Sunday, April 25, 2010

Review: The Spirit #1

THE SPIRIT #1
Written by Mark Schultz; art by Moritat / Co-feature written by Dennis O'Neil, art by Bill Sienkiewicz


(This review contains spoilers.)

It's always a bit baffling when you're immediate reaction to a work is mostly negative, but then you find out that the overwhelming majority of reviews were positive. This is what happened to me with the first issue of The Spirit. I came away from my first reading thinking it was poorly written and already considering dropping it from my pull list. Then over the next couple of days, I saw plenty of reviews online praising the book. Newsarama even called it "the best-written, best-drawn and best-packaged book out in the market this week." After a second read, my opinion of the book did improve, but I still have mixed feelings about it.

I was looking forward to this book for three reasons. First, although I've never read Will Eisner's celebrated original run on the title he created, I know it by reputation and was curious to see how DC would breathe new life into this character. Second, this book spins out of the First Wave mini-series and takes place in this alternate "pulp" universe, which sounds like a lot of fun and nice break from the continuity-heavy mainstream DC universe. And finally, there's the amazing cover by Ladrönn, which is dynamic and has an old-school Indiana-Jones-meets-Dick-Tracy kinda feel.

If only the issue had featured anything as exciting as the scene depicted on the cover. I know it's a long-standing tradition for comic book covers to feature scenes that are not even in the book, but I felt a bit cheated by this one, considering nothing comes even remotely close to it. I'm assuming the woman holding on for her life with The Spirit on the cover is Ellen, the police chief's daughter. She appears in four consecutive panels in the book, where she has an argument with her father in his office – that's it.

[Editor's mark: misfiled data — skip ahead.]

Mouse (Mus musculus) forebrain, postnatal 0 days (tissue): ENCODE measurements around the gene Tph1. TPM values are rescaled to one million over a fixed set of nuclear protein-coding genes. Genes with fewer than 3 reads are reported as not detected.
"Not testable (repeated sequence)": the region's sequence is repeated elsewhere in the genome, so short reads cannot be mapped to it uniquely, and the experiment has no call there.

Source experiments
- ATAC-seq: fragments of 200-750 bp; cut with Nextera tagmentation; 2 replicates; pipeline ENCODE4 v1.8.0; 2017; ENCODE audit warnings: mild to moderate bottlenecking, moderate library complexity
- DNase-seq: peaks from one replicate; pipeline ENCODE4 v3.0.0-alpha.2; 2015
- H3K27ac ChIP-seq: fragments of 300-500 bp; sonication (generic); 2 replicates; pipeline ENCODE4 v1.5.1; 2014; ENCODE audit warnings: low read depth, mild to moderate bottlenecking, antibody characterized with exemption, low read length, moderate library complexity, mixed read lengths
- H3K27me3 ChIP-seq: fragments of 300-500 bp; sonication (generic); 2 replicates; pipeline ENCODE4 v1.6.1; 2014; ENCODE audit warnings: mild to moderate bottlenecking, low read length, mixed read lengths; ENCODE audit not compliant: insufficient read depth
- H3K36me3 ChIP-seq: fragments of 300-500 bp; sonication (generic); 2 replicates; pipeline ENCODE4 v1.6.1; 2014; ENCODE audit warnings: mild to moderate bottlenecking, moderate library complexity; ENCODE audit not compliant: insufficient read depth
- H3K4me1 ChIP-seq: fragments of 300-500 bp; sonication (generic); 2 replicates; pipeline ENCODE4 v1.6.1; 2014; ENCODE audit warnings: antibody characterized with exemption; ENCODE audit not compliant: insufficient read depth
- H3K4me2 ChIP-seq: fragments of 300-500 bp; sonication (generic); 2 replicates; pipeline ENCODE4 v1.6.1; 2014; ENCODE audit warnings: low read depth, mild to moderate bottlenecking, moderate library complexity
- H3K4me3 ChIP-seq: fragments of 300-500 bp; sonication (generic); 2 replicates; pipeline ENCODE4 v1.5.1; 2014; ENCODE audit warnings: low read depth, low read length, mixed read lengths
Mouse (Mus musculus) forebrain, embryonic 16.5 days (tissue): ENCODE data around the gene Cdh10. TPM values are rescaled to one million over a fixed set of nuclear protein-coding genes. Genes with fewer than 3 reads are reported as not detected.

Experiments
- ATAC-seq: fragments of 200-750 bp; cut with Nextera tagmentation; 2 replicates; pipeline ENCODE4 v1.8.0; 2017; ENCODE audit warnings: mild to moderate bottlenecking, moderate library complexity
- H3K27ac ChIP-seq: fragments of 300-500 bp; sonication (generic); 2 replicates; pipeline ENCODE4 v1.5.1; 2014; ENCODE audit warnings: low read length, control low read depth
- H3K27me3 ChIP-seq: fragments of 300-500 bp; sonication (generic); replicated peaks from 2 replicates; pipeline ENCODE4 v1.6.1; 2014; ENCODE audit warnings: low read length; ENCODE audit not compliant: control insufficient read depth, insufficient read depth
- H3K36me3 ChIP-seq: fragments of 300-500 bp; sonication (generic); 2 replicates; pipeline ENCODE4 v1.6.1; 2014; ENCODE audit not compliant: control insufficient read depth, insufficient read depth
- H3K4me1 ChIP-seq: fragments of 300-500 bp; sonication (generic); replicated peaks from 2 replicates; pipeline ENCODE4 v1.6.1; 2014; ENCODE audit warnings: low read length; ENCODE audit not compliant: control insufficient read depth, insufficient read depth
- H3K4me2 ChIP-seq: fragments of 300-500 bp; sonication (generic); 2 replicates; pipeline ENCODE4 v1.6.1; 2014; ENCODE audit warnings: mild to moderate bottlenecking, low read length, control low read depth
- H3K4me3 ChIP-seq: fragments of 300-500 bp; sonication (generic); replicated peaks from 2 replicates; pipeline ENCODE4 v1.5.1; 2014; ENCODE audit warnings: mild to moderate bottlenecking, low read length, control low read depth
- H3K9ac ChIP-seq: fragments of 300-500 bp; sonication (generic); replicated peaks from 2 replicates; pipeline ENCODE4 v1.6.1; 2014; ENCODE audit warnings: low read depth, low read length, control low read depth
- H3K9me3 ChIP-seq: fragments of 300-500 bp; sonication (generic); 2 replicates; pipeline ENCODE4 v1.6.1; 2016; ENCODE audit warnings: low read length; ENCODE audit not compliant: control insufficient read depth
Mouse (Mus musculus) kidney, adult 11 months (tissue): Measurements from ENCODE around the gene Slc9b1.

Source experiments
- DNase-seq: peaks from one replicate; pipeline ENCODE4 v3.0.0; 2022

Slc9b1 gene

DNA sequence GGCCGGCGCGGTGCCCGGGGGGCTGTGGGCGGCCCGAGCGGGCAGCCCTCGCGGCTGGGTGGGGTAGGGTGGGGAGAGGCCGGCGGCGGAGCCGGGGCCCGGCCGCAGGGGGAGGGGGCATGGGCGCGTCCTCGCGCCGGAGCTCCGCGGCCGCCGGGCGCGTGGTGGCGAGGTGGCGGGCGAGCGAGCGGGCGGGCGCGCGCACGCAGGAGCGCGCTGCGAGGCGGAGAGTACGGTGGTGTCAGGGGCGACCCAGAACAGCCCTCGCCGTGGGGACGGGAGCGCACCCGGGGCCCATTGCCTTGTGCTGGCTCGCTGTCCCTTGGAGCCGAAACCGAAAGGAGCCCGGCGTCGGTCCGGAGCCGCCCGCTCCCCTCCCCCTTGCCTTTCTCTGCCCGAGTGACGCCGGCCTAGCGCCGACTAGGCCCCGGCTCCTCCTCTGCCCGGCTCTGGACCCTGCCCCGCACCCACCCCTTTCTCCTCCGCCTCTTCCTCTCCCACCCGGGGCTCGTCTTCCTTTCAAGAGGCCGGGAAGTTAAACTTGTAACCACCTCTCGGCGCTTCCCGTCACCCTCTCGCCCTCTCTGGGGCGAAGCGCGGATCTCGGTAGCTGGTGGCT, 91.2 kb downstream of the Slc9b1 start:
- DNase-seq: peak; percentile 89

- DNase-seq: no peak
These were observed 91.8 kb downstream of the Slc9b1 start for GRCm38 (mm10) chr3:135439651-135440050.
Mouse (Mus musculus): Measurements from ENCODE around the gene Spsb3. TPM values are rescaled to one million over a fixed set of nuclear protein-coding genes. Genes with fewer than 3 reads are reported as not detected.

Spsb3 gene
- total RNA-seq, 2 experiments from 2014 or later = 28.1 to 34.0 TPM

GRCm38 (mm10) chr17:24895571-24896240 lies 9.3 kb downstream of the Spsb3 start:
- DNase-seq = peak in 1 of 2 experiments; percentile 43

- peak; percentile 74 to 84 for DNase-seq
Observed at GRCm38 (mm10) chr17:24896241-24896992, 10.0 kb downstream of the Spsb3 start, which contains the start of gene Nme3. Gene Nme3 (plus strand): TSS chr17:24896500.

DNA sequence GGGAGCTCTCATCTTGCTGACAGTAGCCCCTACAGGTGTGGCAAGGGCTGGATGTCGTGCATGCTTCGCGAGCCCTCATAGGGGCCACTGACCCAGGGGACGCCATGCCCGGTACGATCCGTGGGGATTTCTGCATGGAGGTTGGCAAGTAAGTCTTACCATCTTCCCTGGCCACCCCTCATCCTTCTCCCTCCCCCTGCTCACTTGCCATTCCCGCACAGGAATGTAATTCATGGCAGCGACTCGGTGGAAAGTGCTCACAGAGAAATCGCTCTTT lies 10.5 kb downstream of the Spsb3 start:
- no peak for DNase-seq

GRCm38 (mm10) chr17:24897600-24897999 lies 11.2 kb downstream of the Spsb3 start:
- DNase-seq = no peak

But let's forget about the cover and concentrate on what we do get in the book. The opening pages are by far the strongest, from the opening splash page that embeds the title into the shape of the buildings (a tradition apparently carried on from Will Eisner's classic series), to the brief but stylishly laid-out fight on page 3 (where the title is again embedded into the art, this time in the shape of the panels themselves), to the classic full reveal of our protagonist as he walks away from an explosion on page 4. It sets up place, character and mood remarkably well in a relatively short amount of space.